The Green Investment Bank is bound to support plenty of admirable and effective green projects and will no doubt provide a significant boost to the UK's low-carbon economy. It is also to be hoped that Sir Adrian and the socially minded bankers he chooses to appoint can create a self-sustaining institution that may generate dividends for the cash-strapped Treasury.
But the scale of the ambition, compared to the original plans for the bank, is starting to look pretty woeful.
Imagine a Green Investment Bank that could offer Green Bonds to individuals and businesses, providing solid if unspectacular returns while allowing interested parties to play a proactive role in the UK's low-carbon economy. Yes, accounting rules may mean that it would end up adding to the deficit in the short term, but the boost in terms of jobs, tax receipts and low-carbon growth could be immense.
Imagine a Green Investment Bank that could take a punt on early-stage clean-tech projects currently unable to secure commercial financing. Yes, some money would be lost on failed projects, but such a move could also secure the UK's leadership in areas such as marine energy, carbon capture and storage, and offshore wind.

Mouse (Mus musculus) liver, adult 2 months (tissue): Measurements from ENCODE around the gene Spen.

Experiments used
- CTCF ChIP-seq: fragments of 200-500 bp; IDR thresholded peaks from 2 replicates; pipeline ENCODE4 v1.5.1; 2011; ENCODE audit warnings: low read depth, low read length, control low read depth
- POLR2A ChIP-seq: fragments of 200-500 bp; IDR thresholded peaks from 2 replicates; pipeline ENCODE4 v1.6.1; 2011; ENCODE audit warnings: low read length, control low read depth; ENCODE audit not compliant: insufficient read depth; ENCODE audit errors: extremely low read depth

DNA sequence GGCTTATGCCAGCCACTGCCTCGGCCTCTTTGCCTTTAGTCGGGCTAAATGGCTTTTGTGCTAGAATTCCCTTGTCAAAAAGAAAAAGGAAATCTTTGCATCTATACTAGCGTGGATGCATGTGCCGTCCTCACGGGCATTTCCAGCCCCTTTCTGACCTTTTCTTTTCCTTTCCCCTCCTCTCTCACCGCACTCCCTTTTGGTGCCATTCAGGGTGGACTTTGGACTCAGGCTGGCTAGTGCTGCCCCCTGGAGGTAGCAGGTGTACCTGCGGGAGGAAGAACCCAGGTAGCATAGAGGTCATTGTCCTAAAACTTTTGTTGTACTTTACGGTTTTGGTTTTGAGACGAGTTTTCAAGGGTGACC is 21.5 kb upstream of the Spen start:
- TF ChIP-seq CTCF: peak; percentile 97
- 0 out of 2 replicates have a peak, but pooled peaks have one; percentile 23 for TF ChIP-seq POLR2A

Imagine a Green Investment Bank that could offer government-backed insurance or loan guarantees to large-scale renewable energy projects that currently face high financing costs due to technology risks and policy uncertainty. Yes, the US government has its fingers burnt with such an approach when a guaranteed firm went bust, but countless other projects have prospered and the UK could easily repeat the approach for new offshore wind and biomass developments.
Imagine a Green Investment Bank that, like the Student Loan Company, could offer subsidised finance to the Green Deal scheme. Yes, the institution would no longer generate commercial rates of return, but it would suddenly make the Green Deal an attractive proposition capable of supporting a much larger array of energy efficiency and renewable energy technologies.
Any one of these four scenarios would deliver significant emissions reductions, job creation and economic growth, and yet all the current evidence suggests none of them will happen.
The faint hope remains that Montague and the government are playing to the Brussels gallery, offering reassurance the bank will be entirely compliant with state aid rules, while investigating innovative lending approaches that meet EU regulations and provide support for projects and technologies that cannot secure commercial financing.
Failing that, the Green Investment Bank will provide a welcome addition to the ranks of banks already committed to investing in the low-carbon economy – and represent a massive missed opportunity that will make new energy and climate change secretary Ed Davey's job considerably harder.